Drug delivery is one of the hottest areas in medical device R&D, and nanotechnology is one of the hottest candidates for new drug-delivery vehicles. Adding to the heat, a team of bioengineers at Johns Hopkins Medicine (Baltimore) has designed nanoparticles for delivering a drug payload that can safely and predictably infiltrate into the brain, a difficult organ to treat.
After doctors perform surgery to remove a brain tumor, standard treatment protocols include the application of chemotherapy directly to the surgical site to kill any cells left behind. However, this method of preventing tumor recurrence is only moderately successful, in part because it is hard to administer a dose of chemotherapy high enough to sufficiently penetrate the tissue and low enough to be safe.
Conventional drug-delivery nanoparticles are made by entrapping drug molecules together with microscopic, stringlike molecules in a tight ball, which slowly breaks down when it comes into contact with water. However, such nanoparticles have not worked well because they stick to cells at the application site and tend to not migrate deeper into the tissue. “We are pleased to have found a way to prevent drug-embedded particles from sticking to their surroundings so that they can spread once they are in the brain,” comments Justin Hanes, Lewis J. Ort Professor of Ophthalmology at Johns Hopkins.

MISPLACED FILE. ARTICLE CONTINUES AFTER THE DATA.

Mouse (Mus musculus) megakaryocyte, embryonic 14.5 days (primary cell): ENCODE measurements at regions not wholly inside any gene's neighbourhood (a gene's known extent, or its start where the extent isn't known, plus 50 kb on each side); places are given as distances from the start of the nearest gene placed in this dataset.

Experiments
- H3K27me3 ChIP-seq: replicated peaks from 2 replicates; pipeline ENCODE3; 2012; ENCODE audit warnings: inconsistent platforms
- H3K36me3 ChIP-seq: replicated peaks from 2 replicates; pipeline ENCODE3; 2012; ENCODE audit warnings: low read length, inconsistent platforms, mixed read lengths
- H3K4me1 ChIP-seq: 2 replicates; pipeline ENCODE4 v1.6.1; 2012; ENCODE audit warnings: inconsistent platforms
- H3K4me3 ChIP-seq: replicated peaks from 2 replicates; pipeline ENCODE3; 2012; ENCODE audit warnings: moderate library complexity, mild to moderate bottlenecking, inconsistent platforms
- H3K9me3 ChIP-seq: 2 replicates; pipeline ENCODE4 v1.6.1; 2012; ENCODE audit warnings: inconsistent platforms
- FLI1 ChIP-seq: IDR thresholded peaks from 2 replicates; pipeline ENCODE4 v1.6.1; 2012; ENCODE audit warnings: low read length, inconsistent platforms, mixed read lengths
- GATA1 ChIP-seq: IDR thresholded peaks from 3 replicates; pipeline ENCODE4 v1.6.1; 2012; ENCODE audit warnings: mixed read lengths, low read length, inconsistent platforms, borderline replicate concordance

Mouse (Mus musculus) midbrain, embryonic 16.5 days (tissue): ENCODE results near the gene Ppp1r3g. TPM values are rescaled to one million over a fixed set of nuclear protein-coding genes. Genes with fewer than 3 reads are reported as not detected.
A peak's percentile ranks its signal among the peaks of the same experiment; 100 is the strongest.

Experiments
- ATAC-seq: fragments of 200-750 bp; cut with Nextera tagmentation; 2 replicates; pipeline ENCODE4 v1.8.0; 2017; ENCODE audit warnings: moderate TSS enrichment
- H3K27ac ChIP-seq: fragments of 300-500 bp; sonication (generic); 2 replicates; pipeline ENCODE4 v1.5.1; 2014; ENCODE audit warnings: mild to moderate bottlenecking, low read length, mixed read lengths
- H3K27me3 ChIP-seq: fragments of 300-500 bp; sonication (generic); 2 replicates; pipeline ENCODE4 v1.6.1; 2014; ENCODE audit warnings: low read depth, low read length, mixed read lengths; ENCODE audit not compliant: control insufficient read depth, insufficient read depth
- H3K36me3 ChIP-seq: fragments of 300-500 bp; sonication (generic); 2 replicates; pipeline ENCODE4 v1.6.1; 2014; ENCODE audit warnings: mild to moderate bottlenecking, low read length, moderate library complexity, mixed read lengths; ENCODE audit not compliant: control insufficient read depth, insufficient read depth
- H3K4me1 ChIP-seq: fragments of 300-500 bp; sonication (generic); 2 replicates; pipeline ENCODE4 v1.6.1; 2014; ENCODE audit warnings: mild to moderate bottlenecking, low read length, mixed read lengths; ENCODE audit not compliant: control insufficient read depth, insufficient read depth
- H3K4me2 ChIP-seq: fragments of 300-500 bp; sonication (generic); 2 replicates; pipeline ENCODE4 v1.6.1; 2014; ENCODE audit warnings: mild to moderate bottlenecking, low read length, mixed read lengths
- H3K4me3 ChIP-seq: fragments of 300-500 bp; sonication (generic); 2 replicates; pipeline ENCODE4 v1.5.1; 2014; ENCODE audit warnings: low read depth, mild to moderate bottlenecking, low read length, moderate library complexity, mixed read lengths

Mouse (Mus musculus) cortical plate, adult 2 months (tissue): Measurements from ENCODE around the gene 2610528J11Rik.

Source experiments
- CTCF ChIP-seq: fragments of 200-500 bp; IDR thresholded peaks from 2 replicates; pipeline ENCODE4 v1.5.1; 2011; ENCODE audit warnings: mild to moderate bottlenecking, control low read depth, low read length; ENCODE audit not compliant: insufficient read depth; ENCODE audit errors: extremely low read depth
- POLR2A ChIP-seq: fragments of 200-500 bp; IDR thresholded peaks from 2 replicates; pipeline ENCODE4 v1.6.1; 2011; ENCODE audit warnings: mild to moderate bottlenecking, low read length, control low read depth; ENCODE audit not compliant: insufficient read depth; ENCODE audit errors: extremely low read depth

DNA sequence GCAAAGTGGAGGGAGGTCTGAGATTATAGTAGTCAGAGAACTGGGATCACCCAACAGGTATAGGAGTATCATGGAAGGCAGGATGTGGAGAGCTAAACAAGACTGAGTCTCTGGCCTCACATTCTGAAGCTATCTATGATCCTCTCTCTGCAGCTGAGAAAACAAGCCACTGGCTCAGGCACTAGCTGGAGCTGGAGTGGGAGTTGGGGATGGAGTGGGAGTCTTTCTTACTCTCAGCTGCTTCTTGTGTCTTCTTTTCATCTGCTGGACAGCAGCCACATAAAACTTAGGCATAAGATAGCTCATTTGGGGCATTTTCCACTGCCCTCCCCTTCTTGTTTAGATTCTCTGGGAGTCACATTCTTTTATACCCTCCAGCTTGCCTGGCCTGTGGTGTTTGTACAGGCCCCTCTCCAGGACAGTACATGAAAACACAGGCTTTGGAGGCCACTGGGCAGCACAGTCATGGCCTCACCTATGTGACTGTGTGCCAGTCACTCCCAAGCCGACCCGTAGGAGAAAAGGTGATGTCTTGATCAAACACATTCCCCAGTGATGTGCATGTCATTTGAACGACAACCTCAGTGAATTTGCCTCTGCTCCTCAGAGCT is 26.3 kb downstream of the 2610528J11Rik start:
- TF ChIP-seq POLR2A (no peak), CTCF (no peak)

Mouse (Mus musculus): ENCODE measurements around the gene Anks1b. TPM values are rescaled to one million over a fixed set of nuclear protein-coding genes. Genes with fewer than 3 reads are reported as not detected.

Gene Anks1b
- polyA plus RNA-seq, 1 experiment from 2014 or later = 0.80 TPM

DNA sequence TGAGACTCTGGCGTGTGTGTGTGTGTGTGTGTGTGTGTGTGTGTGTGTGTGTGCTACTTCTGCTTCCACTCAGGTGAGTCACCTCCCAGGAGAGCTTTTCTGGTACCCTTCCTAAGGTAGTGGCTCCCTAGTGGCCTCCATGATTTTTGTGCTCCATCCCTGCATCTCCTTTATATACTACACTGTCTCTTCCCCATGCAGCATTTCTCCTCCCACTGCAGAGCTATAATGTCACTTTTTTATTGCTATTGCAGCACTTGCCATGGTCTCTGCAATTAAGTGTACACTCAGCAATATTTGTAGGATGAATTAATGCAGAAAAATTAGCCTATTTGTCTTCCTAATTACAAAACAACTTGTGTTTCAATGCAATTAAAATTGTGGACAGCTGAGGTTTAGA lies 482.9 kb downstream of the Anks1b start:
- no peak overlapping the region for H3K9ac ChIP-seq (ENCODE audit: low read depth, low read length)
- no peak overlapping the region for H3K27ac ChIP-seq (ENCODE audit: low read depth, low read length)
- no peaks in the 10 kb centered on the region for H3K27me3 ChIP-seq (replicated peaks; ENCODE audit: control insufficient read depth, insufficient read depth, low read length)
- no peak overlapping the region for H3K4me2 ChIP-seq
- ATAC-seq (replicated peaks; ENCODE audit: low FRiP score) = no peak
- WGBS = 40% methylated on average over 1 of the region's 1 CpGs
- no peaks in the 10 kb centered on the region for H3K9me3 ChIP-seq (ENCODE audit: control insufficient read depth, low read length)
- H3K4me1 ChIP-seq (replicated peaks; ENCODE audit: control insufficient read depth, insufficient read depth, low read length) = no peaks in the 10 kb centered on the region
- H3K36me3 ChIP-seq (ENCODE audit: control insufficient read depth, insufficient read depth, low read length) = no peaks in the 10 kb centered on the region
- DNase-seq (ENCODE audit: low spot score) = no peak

Elizabeth Nance, a graduate student in chemical and biomolecular engineering at Johns Hopkins, and Johns Hopkins neurosurgeon Graeme Woodworth thought that drug penetration could be improved if drug-delivery nanoparticles interacted minimally with their surroundings. To test their supposition, Nance coated nanosized plastic beads of various sizes with poly(ethylene glycol), which has been shown to protect nanoparticles from the body’s defense mechanisms. The team also reasoned that a dense layer of PEG might also make the beads more slippery.
The team then injected the coated beads into slices of rodent and human brain tissue. Compared with non-PEG-coated beads or beads with a less-dense PEG coating, they found that a dense coating of PEG allowed larger beads to penetrate the tissue. They then tested these beads in live rodent brains and found the same results.
Next, the researchers took biodegradable nanoparticles carrying the chemotherapy drug paclitaxel and coated them with PEG. As expected, nanoparticles without the PEG coating moved very little, while PEG-covered nanoparticles were better distributed.
“It’s really exciting that we now have particles that can carry five times more drug, release it for three times as long and penetrate farther into the brain than before,” Nance says. “The next step is to see if we can slow tumor growth or recurrence in rodents.”
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